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Surveys have shown that companies that support their employees’ career development have better rates of worker engagement and lower rates of turnover. It turns out, businesses that invest in their employees are more productive and have a better shot at  reaching their business goals. 

Even with fantastic outcomes, investing  in employee career development is no easy task.  It’s an ongoing process of asking questions, initiating programs, gathering feedback, and iterating. This list will break down that process for you into five easy steps you can implement now.

1. Stay In Tune With Employee Wants and Needs

A massive disconnect between employee and employer was found in a recent survey conducted by Udacity and IPSOS. Over 75% of enterprise companies thought their learning and development programs were very successful, but less than 50% of workers surveyed agreed. This misunderstanding between company and employee creates resentment from workers towards the places to work, which eventually leads people into quitting or finding a new job.

To shrink this gap, businesses must conduct regular check-ins with their workers. This can be anything from anonymous surveys to comment cards, or even asking management to poll employees during 1:1s. The important thing is to prioritize collecting critical feedback from employees, then taking that information to heart and implementing meaningful changes over time.

2. Initiate Career Trajectory Check-Ins

When it comes to an individual level, workers that have a tangible goal  in mind for their career tend to be more motivated when working than those without. The best way to facilitate this kind of goal-formation is through career check-ins. Have each employee’s manager meet with their workers at minimum once a year (but preferably more often, like once a quarter) to discuss career aspirations.

The key to these check-ins is to encourage employees to dream big. Do they want to move up the management chain? Become a top expert in their field? Spearhead a new product or division? Find out what makes each worker feel excited, and play to those strengths.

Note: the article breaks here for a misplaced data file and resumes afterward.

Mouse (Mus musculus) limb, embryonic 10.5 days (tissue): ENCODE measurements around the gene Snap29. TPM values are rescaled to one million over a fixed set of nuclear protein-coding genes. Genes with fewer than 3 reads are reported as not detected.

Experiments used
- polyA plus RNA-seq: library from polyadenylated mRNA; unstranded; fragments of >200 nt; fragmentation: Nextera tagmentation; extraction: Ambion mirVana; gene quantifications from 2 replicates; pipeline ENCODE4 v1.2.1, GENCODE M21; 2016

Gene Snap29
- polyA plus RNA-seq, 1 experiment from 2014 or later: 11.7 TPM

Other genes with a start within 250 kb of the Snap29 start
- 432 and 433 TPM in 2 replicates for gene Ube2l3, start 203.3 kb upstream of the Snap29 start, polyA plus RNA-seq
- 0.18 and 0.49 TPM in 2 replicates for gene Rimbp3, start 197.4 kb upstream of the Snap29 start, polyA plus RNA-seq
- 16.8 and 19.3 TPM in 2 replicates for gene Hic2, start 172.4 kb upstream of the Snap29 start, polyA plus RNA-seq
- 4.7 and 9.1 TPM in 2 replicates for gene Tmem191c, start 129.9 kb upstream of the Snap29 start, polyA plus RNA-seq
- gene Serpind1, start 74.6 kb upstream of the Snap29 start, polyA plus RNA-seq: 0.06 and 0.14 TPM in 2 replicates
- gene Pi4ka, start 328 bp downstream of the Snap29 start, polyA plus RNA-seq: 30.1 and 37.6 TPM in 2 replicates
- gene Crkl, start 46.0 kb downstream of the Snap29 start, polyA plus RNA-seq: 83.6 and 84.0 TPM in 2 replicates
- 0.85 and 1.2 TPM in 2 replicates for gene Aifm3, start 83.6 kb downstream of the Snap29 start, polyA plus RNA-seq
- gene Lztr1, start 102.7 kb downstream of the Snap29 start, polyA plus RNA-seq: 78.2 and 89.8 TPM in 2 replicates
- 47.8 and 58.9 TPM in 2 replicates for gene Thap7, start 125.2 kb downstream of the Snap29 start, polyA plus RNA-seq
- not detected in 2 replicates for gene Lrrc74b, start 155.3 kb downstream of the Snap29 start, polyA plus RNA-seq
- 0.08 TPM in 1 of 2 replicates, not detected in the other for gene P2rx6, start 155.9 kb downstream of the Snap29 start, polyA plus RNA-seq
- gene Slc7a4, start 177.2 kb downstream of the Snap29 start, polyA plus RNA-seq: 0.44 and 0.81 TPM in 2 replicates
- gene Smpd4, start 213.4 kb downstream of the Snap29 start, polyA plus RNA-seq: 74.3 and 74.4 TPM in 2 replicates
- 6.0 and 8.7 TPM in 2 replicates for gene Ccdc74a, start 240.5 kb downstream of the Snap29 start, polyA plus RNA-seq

3. Encourage a Culture of Learning

When people stop learning, they tend to stagnate. Stagnation leads to boredom, resentment, and worse. The best way to avoid this is to establish a culture of continual learning at your business. This means celebrating any time a worker learns something new to apply to their job.

Developing a culture of ongoing learning can look like:

  • Offering a quarterly stipend for learning materials
  • Designating a few work hours every month as a “learning day”
  • Offering rewards and recognition for new and innovative ideas

When you prioritize learning, you’ll be amazed to see how happiness and confidence among workers increases, as well as productivity and innovation!

4. Develop a Mentorship Program

Mentorship programs may seem like they are designed to help the mentee — and they do — but really they’re majorly helpful to the mentors themselves. One of the best ways to solidify a subject in your mind is to teach it to someone new. Therefore, when people engage in mentorship, they’re not only helping their mentee understand a new subject, but also gaining a deeper understanding of it themselves.

If there are any new technical initiatives you want to become a core part of your business, like data science or cybersecurity, introducing a mentorship program focused on those subjects is a great way to encourage learning. In fact, Udacity has expert mentors that are industry experts. This means you get personalized attention, and a lot more chance at success. Udacity mentors help you with learning the basics of your chosen course as well as quizzes to ensure you are staying on track.

5. Provide Free On-the-Job training

While many employees love learning something new, they’re less likely to try and take courses when they have to pay for it themselves or spend time outside of work hours learning. Many employees feel that they already use up a large part of their day on the job. They want to unwind and spend time with friends and family when they are done for the day. Therefore, asking workers to upskill on their own time is asking a lot.

By providing on-the-job training, you can support employee career development by helping them gain critical technical skills while at work. This kind of compensated training makes employees feel valued by their employer, which encourages them to apply their learnings to their job.

Support Employee Career Development Today

If you’re ready to launch your employee career development program, check out Udacity for Enterprise. Our global talent transformation programs are trusted by top companies around the world, including industry leaders like Toyota, Accenture, and Shell. Get started today.

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Jennifer Shalamanov
Jennifer Shalamanov
Jennifer is a content writer at Udacity with over 10 years of content creation and marketing communications experience in the tech, e-commerce and online learning spaces. When she’s not working to inform, engage and inspire readers, she’s probably drinking too many lattes and scouring fashion blogs.